Q: I recently did a stamping job on a long driveway. Part of the job went fine, but in some areas the concrete had already started setting, so we had trouble getting it to take the same textures. How can I overcome that problem on my next project?

A: Every time concrete contractors imprint concrete with patterns and textures there is the potential for problems achieving uniform—depth impressions and surface textures. Overcoming these problems takes experience and having the job well planned—and having a little luck from time to time. One technique for helping to solve uniformity problems in your stamping program is “step retardation.”

First, you must know the temperature of the concrete being placed. Using a concrete thermometer, take a concrete sample as soon as it arrives on the jobsite. If the temperature is 70° F, it's fairly easy to stamp 640 square feet (8 cubic yards of concrete at 4 inches thick) of pattern before the concrete gets too hard. But at 80° F or higher, stamping 8 yards of concrete is nearly impossible.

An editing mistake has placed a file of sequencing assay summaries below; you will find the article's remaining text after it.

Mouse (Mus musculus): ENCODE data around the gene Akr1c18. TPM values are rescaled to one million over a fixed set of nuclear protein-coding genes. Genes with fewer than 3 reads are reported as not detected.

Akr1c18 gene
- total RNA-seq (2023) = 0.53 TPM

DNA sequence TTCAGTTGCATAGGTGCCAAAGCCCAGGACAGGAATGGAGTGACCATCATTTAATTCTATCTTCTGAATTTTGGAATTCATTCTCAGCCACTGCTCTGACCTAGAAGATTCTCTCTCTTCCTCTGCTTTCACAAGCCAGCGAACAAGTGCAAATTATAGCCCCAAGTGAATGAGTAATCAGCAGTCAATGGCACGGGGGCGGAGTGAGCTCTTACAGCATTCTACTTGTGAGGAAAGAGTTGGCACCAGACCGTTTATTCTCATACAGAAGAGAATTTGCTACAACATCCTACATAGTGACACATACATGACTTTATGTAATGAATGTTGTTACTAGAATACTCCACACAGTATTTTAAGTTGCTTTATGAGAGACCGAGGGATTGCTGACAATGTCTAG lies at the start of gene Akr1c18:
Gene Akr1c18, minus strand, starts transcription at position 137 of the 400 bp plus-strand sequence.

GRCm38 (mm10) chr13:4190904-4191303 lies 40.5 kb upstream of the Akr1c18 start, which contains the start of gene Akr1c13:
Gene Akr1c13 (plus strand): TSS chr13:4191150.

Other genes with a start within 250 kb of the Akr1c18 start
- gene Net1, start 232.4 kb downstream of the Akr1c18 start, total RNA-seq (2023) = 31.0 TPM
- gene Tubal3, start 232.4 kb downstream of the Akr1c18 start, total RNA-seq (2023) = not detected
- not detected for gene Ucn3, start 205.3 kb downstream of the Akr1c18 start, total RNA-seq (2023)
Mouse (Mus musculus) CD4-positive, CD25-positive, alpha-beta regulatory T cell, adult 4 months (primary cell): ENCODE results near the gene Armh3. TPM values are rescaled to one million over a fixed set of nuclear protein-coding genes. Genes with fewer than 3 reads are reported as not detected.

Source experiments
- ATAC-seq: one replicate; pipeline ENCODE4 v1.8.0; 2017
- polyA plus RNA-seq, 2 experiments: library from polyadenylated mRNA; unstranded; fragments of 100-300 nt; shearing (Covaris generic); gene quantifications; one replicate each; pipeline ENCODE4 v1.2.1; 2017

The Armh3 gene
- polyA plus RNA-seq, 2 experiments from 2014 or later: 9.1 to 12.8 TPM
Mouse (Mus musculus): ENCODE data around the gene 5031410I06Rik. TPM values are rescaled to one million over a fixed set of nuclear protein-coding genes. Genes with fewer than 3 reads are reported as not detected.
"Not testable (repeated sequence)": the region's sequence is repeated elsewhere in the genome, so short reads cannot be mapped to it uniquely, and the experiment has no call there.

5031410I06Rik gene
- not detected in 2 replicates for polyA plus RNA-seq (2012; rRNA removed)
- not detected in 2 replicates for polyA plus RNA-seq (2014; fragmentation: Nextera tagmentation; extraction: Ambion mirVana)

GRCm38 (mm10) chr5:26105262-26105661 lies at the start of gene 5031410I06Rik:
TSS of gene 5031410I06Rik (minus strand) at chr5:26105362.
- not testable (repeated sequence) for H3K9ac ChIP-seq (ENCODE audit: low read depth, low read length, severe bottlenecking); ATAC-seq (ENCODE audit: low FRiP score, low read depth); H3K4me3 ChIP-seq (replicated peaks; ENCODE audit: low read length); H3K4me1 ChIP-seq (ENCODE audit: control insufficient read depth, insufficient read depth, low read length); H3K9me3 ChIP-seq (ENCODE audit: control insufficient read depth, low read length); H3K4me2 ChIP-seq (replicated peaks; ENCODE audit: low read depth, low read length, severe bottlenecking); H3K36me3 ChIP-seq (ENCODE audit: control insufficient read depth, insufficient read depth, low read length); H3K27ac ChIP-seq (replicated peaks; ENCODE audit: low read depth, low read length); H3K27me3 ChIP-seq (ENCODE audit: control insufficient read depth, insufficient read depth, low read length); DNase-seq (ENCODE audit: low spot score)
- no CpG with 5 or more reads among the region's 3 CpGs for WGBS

Step retardation involves adding retarding agents (available from your ready mix supplier) at the jobsite to regulate the rate of initial set. If you know, for instance, that half an hour will be required to place the concrete, with additional time for coloring and finishing before the stamping process begins, mixing a retarding admixture into the entire load can provide the additional time needed. When concrete temperatures are 75° F and higher, you can “step retard” by adding retarder to portions of the truck-load of concrete, a third or half, in order to provide the time needed to complete the stamping process.

In liquid form, the quantity of retarding admixture is measured as liquid ounces per hundredweight of cement in the mix. For example, if you want to add 1 ounce of retarder per 100 pounds of cement, and are using a 6-bag mix, the amount of retarding admixture needed for 1 cubic yard of concrete is 5.6 fluid ounces. If the temperature of the concrete is 75° F, the initial set would be delayed approximately 30 minutes—2 ounces per 100 pounds of cement would delay it one hour.